It's alarming enough when robots ingest plant detritus like twigs and grass clippings. It's another thing entirely when they can start chowing down on members of the animal kingdom. A pair of prototype robots are designed to catch bugs, a major step on the path toward robots that can hunt, catch and digest their own meals.
The tiny robots are modeled after the lobes of Venus flytraps, which snap shut as soon as sensitive hairs inside detect an alighting insect. One prototype, developed at Seoul National University, is made of shape-memory materials that switch between two states when subjected to a current. The other, made at the University of Maine, uses artificial muscles made of a gold nanomaterial.
The Seoul robot has a pair of carbon fiber leaves connected by a shape-memory metal spring, as explained by New Scientist. The spring works like your average mousetrap - the weight of an insect (or something else) causes the spring to contract, which pulls the leaves together. The robot's quarry is trapped inside.
The Maine robot, which is reported in the online version of the journal Bioinspiration & Biomimetics, uses an ionic polymeric metal composite, which bends in an electric field. Engineer Mohsen Shahinpoor said the manner in which a Venus flytrap's lobes contract looks remarkably similar to the way his IPMC contracts in the presence of a voltage.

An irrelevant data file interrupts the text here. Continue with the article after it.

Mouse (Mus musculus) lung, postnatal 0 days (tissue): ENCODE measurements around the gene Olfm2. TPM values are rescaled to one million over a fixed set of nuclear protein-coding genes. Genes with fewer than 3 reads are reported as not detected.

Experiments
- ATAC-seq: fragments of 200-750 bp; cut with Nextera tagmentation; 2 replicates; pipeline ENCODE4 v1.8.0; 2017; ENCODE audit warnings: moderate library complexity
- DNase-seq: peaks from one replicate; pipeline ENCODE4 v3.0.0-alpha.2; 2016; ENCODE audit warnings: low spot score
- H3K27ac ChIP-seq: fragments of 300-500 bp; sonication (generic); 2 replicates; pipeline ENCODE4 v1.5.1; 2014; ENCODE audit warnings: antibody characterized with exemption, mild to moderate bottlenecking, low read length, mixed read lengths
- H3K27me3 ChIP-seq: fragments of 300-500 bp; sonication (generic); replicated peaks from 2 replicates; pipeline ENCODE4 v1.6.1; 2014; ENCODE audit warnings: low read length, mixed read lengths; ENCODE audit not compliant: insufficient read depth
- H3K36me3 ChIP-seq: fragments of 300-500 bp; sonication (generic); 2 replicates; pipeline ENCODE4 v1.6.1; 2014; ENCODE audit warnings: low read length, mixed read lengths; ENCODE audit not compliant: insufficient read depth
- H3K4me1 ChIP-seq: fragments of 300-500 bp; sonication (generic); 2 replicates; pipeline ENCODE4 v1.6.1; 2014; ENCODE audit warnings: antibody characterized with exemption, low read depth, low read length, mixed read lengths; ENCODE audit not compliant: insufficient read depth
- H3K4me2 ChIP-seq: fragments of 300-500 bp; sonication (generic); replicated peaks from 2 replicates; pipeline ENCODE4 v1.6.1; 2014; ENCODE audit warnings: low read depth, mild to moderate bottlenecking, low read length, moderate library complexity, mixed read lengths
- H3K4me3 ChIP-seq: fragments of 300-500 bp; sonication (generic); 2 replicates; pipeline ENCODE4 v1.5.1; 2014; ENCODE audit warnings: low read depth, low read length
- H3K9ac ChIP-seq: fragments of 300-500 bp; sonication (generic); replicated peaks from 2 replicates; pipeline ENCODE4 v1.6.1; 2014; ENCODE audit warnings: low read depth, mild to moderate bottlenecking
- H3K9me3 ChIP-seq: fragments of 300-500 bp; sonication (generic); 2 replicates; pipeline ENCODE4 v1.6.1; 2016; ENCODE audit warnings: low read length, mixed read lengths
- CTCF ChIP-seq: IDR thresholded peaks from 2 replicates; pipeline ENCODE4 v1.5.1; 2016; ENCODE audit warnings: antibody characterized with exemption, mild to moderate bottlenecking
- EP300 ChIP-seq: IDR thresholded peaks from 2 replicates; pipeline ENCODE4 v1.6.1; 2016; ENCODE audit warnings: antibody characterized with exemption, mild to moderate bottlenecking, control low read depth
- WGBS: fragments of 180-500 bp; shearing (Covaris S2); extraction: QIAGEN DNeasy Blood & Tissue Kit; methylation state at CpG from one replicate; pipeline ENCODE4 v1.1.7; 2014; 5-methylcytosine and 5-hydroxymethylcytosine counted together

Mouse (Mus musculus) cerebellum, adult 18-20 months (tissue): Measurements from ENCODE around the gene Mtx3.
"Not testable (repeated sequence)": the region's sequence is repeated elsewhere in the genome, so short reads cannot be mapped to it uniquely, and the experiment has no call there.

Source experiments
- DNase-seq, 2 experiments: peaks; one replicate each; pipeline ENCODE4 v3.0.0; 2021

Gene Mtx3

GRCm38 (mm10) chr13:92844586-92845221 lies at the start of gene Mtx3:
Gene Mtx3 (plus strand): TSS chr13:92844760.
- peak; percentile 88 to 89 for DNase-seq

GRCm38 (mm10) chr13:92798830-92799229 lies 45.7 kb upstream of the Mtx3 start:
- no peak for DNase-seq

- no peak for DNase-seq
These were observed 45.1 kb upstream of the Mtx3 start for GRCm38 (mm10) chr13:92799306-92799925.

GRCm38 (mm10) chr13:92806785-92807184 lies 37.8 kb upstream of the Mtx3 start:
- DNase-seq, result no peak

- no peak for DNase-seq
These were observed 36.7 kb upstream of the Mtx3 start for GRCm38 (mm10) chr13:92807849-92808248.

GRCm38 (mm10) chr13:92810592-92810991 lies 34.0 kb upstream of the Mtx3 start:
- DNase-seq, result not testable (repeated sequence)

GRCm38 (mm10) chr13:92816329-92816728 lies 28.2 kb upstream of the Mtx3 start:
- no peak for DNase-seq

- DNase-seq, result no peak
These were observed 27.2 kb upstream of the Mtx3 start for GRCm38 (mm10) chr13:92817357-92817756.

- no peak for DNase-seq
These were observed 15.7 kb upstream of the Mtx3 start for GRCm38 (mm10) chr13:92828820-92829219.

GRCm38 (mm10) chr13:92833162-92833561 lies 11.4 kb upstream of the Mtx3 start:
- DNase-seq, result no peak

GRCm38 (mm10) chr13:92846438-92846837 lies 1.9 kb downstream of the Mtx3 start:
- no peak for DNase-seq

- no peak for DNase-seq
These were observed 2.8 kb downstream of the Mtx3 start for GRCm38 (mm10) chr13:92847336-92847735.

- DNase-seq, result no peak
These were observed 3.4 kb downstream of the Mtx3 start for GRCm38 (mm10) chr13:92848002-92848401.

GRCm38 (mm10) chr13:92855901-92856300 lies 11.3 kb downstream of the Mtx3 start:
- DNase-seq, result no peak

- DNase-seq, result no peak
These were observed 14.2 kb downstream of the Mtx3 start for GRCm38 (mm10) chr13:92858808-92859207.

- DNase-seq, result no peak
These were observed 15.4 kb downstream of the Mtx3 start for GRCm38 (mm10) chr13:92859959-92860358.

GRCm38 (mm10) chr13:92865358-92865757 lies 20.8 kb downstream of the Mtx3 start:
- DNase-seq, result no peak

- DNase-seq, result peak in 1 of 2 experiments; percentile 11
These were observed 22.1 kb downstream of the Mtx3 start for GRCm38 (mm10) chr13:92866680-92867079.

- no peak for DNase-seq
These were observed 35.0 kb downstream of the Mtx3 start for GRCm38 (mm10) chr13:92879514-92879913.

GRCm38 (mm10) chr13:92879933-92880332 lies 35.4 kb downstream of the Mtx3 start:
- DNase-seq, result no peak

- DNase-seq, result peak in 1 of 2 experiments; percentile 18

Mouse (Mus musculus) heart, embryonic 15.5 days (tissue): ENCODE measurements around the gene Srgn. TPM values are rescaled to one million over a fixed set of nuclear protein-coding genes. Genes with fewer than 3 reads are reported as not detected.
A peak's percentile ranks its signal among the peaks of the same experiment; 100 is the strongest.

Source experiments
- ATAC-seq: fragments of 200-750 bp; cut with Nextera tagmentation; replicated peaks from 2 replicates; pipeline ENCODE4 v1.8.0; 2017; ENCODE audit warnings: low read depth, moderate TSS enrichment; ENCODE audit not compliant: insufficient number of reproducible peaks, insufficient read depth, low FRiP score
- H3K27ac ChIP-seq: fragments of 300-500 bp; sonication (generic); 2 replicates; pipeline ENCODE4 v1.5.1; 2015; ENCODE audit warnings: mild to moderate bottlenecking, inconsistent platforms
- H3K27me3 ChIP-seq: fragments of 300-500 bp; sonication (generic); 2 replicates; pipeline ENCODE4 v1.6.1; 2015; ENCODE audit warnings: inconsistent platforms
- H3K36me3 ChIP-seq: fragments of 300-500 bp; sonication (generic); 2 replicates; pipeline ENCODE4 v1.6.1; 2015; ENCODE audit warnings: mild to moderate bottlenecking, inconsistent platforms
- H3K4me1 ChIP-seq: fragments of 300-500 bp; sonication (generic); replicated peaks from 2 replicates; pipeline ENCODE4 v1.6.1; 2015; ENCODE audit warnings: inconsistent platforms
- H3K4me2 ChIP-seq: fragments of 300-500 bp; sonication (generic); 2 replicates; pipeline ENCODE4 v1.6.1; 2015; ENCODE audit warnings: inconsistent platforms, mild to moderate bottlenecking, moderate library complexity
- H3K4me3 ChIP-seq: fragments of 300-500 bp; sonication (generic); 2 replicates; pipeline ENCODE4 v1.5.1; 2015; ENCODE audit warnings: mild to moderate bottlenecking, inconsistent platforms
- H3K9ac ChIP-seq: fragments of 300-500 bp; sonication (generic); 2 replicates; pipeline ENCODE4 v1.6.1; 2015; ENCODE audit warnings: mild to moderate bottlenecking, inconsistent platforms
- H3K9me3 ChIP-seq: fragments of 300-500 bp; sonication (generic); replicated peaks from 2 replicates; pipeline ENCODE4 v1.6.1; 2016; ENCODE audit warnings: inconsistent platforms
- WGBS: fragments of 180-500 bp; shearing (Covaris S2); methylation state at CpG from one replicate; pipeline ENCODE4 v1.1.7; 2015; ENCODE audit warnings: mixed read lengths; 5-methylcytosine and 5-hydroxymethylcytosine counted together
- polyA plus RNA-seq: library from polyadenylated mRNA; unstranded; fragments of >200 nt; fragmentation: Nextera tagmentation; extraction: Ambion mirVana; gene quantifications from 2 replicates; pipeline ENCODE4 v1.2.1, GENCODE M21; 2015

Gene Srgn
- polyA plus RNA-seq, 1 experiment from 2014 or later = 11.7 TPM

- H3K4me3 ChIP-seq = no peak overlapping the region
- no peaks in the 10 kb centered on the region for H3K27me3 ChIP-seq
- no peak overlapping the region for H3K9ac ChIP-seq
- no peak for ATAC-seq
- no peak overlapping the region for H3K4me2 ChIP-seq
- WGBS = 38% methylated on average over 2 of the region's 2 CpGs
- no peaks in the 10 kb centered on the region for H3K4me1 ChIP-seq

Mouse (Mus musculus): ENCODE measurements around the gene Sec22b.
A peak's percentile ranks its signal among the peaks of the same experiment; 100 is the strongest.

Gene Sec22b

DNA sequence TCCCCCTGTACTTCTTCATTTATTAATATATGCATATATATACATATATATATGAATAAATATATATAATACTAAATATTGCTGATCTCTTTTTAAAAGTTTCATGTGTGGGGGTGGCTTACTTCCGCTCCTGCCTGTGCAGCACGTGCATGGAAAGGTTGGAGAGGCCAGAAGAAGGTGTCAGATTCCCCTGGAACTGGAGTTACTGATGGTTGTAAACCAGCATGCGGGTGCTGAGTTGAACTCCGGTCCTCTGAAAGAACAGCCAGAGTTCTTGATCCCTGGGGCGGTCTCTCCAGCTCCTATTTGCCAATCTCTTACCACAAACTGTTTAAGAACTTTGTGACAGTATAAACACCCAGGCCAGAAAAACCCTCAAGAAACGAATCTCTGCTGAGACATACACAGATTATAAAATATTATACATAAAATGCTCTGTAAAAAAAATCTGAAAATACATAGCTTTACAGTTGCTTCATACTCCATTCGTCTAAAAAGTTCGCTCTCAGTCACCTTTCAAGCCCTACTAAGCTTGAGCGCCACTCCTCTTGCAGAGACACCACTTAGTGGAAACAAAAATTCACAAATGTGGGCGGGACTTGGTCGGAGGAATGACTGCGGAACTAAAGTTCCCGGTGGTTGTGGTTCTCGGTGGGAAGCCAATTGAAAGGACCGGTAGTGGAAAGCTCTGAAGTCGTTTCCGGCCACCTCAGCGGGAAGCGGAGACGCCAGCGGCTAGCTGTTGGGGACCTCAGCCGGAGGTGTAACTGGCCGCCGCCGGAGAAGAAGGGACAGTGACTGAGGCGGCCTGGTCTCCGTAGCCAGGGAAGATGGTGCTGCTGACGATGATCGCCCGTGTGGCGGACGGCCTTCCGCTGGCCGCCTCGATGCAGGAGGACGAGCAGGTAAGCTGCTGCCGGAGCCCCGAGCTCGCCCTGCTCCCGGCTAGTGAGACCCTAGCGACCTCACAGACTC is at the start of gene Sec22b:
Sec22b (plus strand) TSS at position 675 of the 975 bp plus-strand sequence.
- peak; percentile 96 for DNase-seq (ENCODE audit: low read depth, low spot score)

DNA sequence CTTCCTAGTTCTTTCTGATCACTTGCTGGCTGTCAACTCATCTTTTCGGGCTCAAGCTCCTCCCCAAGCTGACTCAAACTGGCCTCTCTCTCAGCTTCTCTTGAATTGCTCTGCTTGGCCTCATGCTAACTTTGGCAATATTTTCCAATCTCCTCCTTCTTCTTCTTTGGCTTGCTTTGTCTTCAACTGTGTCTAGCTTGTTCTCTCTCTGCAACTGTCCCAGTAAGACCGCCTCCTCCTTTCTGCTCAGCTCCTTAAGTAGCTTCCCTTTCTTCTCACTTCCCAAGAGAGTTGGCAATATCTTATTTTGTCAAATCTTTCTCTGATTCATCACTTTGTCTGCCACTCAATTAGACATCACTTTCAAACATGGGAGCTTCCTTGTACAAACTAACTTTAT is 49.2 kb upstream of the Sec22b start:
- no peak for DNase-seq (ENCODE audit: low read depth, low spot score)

He built a prototype using a polymer membrane coated with gold electrodes, a design he had previously developed in other experiments, according to PhysOrg. This material is used to make two leaves, with the IPMC electrodes serving as the flytrap's sensor hairs. The two leaves are connected by a copper electrode, as seen in the image at the top of the page. When an insect alights on the polymer membrane, the IPMC "bristles" send a signal, which trigger the lobes to snap toward each other.
Of course, it's still a pretty big leap to robots that can make use of whatever they've trapped inside their lobes. An insectivorious robot would probably have to transport the dead prey to some type of mechanical-chemical gut for digestion and caloric production, which would be quite a feat. But then again, we've seen it before with the EATR bot, so it's certainly possible. Let's hope no one endeavors to make an Audrey II-sized flytrap robot.
Via New Scientist, PhysOrg. Top Image: Dionaea muscipula traps seen up close/Wikimedia Commons. Bottom Image: The nanomaterial in this flytrap design can mimic muscle function. Bioinspiration & Biomimetics via PhysOrg. This post originally appeared on Popular Science.